Myanmar, the ancient Kingdom of Burma, was one of the hottest destinations of 2013 and is a “must” to do in 2014.
With valleys full of thousands temples, like the ancient valley of Bagan or the city of Mrauk-U, regional capitals such as Mandalay and now Rangoon (Yangon), and pristine beaches on the Andaman sea, such as Ngapali, Myanmar has become a top destination in South East Asia. Easily accessible by plane from major hubs such as Bangkok, Kuala Lumpur or Singapore, you can now discover this fascinating country that has been shut off for many years.
A turbulent past, with the country experiencing military coups, uprisings and rebellions as the country passed from British rule, to Communism, to Military junta, meant that the Kingdom of Burma, as it was known thoughout the majority of the 20th century, was closed to strangers for many years. The ruling army junta changed the country’s name from The Kingdom of Burma to Myanmar in 1989 but the rest of the world continued to be held at bay until, in recent years, the country has made moves toward democratic reform. These efforts have been rewarded by visits by heads of states and the approval of its bid for Chairmanship of ASEAN in 2014.
For Myanmar’s tourist industry, the effects have also been dramatic with visitors flocking to this South East Asian country, to visit the famous cities of Rangoon (Yangon), Mandalay, the lost temples of Bagan, the Inle lake or the shores of the Andaman Sea.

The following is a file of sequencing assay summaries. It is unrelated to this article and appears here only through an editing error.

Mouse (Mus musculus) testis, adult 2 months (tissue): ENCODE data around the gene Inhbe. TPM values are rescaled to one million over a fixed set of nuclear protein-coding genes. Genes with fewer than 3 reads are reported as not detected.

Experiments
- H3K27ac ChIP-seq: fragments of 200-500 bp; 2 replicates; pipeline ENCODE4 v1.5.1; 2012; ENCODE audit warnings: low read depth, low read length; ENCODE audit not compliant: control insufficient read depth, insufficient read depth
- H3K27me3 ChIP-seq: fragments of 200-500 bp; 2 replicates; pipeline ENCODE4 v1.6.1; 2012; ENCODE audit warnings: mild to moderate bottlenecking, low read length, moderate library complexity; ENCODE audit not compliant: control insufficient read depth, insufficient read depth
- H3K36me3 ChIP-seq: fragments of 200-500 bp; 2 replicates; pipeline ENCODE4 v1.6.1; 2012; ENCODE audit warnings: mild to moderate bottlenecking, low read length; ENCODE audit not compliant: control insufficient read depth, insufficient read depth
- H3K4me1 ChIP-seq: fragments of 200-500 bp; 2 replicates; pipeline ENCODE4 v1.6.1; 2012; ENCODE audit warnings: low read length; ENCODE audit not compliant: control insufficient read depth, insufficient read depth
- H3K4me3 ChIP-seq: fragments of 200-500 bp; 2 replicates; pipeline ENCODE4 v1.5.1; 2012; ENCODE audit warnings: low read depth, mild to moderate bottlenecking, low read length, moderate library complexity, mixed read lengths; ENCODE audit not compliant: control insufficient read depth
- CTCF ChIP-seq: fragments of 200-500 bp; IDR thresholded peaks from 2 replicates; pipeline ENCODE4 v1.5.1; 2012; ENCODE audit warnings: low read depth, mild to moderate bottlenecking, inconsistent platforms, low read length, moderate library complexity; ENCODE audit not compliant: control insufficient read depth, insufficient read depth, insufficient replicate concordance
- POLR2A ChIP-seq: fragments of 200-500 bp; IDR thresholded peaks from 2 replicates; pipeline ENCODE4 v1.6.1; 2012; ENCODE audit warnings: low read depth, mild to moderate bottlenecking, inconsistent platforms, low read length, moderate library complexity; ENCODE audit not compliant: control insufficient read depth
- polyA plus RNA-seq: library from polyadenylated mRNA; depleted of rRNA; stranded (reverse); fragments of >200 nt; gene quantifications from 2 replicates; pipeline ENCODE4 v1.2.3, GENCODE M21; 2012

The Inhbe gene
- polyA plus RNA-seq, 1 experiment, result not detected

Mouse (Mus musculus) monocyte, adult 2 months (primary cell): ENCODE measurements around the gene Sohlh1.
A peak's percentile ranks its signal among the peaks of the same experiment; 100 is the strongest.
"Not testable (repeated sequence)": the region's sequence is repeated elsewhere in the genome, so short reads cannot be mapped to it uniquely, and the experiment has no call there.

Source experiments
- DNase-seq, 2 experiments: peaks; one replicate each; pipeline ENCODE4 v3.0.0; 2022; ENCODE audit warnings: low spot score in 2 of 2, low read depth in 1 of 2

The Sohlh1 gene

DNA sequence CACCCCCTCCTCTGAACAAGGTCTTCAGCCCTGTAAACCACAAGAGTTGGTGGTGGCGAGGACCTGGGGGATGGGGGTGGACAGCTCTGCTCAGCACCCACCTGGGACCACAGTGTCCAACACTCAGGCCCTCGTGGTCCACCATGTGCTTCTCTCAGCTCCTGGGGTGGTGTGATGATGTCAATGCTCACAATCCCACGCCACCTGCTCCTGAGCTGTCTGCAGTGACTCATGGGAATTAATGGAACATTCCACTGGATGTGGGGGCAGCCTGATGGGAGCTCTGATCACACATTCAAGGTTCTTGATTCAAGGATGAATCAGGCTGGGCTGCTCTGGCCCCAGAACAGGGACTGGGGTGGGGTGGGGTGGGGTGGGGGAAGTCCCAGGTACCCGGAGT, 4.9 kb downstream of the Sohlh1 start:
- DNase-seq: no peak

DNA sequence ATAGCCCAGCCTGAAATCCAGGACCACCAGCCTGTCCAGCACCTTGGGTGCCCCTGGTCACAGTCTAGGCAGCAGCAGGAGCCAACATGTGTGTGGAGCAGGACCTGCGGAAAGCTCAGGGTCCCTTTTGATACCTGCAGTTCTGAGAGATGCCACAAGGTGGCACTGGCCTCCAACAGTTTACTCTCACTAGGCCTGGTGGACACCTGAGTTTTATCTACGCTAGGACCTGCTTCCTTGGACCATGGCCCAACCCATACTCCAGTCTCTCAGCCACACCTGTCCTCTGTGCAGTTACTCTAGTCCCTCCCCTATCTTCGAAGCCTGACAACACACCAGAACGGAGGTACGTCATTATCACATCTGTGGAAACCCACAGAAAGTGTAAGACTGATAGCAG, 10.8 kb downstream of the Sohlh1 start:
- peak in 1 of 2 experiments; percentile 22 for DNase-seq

The enforced isolation has meant that Burma has changed little since the days of British rule and is one of the few South East Asian countries untouched by Western culture. This gives the tourist a unique opportunity to take a step back in time and visit an Asia that is fast disappearing elsewhere.
With more than 2 million tourists in 2013, Myanmar has quickly become one of the hottest destinations of the moment and has just been announced as the winner of World’s Best Tourist Destination of 2014 by the European Union Council on Tourism and Trade – one of the most sought after awards in the travel and tourism industry.
As you will have already noticed through the pages of Good To See, I am keen on visitors to countries learning a bit of the local language. Obviously, in some countries, that is easier than in others and it is also more important in some countries than in others.
In Burma you are probably not going to go off the tourist trail too much, because let’s face it, even the tourist trail isn’t exactly well trod. So there will usually be a hotel owner or shop keeper who will speak English even if the general townsfolk don’t, but speaking a native language is not about getting by or even being understood, it is about getting involved and with tonal fluctuations and 12 vowels that’s probably all you will manage.
So here we go!
- Hello – Min ga lar par
- How are you? – Nei kaon la?
- Fine, thank you – Ne kaon ba de
- Please – Kyeizu pyu yue
- Thank You – Kyeizu tin ba de
- Help – kuu nyi par ohn
- I don’t understand – Kya-nau na ma ley bu
- Where is the toilet – ein thar ka bal mhar lal
- How much is it? – Zey beh lout le?
- I am hungry – Nga bite sa de
- Goodbye – Thwa dau mal
For the individual tourist, you will find huge variety of perfect places to stay in this wonderful country: from ecomony to luxury hotels.
BestHotelsMyanmar www.besthotelsmyanmar.com is a new website helping you to find the best hotels and accommodations in Myanmar, in different cities and for different vacations styles.Share this post...
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